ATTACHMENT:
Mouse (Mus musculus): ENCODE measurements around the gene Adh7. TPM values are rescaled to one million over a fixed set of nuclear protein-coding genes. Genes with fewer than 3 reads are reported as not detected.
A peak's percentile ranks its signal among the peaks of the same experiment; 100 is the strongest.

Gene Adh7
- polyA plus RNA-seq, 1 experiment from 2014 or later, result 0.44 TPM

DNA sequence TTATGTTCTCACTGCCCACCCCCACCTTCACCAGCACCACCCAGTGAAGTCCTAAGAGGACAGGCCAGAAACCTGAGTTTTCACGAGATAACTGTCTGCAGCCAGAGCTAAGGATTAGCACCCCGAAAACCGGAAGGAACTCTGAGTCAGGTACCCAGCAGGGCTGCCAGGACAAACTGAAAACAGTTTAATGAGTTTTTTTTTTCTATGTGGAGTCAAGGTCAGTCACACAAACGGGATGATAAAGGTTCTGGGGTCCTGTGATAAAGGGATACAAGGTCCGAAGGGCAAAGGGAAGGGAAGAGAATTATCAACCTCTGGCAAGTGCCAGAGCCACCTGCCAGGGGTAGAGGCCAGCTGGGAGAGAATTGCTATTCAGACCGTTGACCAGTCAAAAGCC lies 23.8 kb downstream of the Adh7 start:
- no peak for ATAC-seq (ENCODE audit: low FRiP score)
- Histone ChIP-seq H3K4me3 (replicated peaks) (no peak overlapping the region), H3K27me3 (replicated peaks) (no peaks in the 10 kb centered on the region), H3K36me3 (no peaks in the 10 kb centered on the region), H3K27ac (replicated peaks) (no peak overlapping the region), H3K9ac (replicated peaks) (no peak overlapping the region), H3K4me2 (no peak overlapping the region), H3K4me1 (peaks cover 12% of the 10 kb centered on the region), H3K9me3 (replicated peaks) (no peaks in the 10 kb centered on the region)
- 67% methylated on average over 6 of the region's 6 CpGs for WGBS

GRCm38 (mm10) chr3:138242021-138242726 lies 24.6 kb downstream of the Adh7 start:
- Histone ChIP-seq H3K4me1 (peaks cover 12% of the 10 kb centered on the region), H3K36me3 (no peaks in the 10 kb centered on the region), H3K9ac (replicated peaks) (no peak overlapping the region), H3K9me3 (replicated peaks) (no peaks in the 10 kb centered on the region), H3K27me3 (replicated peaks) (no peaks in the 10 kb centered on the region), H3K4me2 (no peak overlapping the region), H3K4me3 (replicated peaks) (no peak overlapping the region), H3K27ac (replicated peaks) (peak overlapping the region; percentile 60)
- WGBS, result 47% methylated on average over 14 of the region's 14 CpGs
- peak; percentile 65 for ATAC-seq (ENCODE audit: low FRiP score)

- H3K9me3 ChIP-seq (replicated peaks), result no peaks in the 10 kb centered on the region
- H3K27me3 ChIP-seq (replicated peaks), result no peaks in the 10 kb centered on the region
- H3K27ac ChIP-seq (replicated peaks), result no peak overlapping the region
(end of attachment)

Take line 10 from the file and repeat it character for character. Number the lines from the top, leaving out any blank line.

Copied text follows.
- Histone ChIP-seq H3K4me1 (peaks cover 12% of the 10 kb centered on the region), H3K36me3 (no peaks in the 10 kb centered on the region), H3K9ac (replicated peaks) (no peak overlapping the region), H3K9me3 (replicated peaks) (no peaks in the 10 kb centered on the region), H3K27me3 (replicated peaks) (no peaks in the 10 kb centered on the region), H3K4me2 (no peak overlapping the region), H3K4me3 (replicated peaks) (no peak overlapping the region), H3K27ac (replicated peaks) (peak overlapping the region; percentile 60)